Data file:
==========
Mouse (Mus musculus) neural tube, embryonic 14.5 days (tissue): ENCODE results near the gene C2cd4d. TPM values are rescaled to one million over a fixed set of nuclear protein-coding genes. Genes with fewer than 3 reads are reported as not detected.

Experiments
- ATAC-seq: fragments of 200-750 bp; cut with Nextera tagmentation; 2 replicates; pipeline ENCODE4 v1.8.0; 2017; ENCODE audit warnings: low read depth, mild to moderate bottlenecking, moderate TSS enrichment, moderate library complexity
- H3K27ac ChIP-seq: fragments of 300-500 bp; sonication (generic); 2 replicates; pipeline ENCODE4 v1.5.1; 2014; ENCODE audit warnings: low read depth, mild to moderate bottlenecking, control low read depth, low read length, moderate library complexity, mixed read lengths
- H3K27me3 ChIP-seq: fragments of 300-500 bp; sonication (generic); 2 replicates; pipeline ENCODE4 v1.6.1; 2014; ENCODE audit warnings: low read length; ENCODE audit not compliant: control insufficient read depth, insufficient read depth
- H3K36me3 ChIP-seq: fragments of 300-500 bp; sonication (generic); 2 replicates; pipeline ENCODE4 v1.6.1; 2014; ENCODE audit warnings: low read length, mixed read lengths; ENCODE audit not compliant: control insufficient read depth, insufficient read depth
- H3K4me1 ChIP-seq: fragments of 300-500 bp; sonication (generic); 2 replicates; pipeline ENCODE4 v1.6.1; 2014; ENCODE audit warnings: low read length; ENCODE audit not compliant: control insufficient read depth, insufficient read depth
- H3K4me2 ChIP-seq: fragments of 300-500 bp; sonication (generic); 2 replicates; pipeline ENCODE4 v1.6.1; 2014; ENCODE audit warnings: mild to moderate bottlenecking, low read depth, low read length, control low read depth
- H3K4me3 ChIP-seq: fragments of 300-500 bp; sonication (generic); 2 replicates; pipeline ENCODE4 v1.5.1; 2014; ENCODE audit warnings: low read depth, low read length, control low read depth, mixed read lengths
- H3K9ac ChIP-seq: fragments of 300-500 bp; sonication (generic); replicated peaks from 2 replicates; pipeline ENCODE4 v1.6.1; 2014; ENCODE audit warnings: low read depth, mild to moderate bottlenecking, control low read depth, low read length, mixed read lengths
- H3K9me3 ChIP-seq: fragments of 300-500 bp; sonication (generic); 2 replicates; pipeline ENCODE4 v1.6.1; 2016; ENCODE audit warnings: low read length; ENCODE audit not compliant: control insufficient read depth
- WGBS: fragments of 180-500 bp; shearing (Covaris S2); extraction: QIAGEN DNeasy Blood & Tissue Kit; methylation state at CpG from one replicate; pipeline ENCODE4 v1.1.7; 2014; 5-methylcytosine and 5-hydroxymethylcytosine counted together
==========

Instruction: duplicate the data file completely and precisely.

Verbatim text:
Mouse (Mus musculus) neural tube, embryonic 14.5 days (tissue): ENCODE results near the gene C2cd4d. TPM values are rescaled to one million over a fixed set of nuclear protein-coding genes. Genes with fewer than 3 reads are reported as not detected.

Experiments
- ATAC-seq: fragments of 200-750 bp; cut with Nextera tagmentation; 2 replicates; pipeline ENCODE4 v1.8.0; 2017; ENCODE audit warnings: low read depth, mild to moderate bottlenecking, moderate TSS enrichment, moderate library complexity
- H3K27ac ChIP-seq: fragments of 300-500 bp; sonication (generic); 2 replicates; pipeline ENCODE4 v1.5.1; 2014; ENCODE audit warnings: low read depth, mild to moderate bottlenecking, control low read depth, low read length, moderate library complexity, mixed read lengths
- H3K27me3 ChIP-seq: fragments of 300-500 bp; sonication (generic); 2 replicates; pipeline ENCODE4 v1.6.1; 2014; ENCODE audit warnings: low read length; ENCODE audit not compliant: control insufficient read depth, insufficient read depth
- H3K36me3 ChIP-seq: fragments of 300-500 bp; sonication (generic); 2 replicates; pipeline ENCODE4 v1.6.1; 2014; ENCODE audit warnings: low read length, mixed read lengths; ENCODE audit not compliant: control insufficient read depth, insufficient read depth
- H3K4me1 ChIP-seq: fragments of 300-500 bp; sonication (generic); 2 replicates; pipeline ENCODE4 v1.6.1; 2014; ENCODE audit warnings: low read length; ENCODE audit not compliant: control insufficient read depth, insufficient read depth
- H3K4me2 ChIP-seq: fragments of 300-500 bp; sonication (generic); 2 replicates; pipeline ENCODE4 v1.6.1; 2014; ENCODE audit warnings: mild to moderate bottlenecking, low read depth, low read length, control low read depth
- H3K4me3 ChIP-seq: fragments of 300-500 bp; sonication (generic); 2 replicates; pipeline ENCODE4 v1.5.1; 2014; ENCODE audit warnings: low read depth, low read length, control low read depth, mixed read lengths
- H3K9ac ChIP-seq: fragments of 300-500 bp; sonication (generic); replicated peaks from 2 replicates; pipeline ENCODE4 v1.6.1; 2014; ENCODE audit warnings: low read depth, mild to moderate bottlenecking, control low read depth, low read length, mixed read lengths
- H3K9me3 ChIP-seq: fragments of 300-500 bp; sonication (generic); 2 replicates; pipeline ENCODE4 v1.6.1; 2016; ENCODE audit warnings: low read length; ENCODE audit not compliant: control insufficient read depth
- WGBS: fragments of 180-500 bp; shearing (Covaris S2); extraction: QIAGEN DNeasy Blood & Tissue Kit; methylation state at CpG from one replicate; pipeline ENCODE4 v1.1.7; 2014; 5-methylcytosine and 5-hydroxymethylcytosine counted together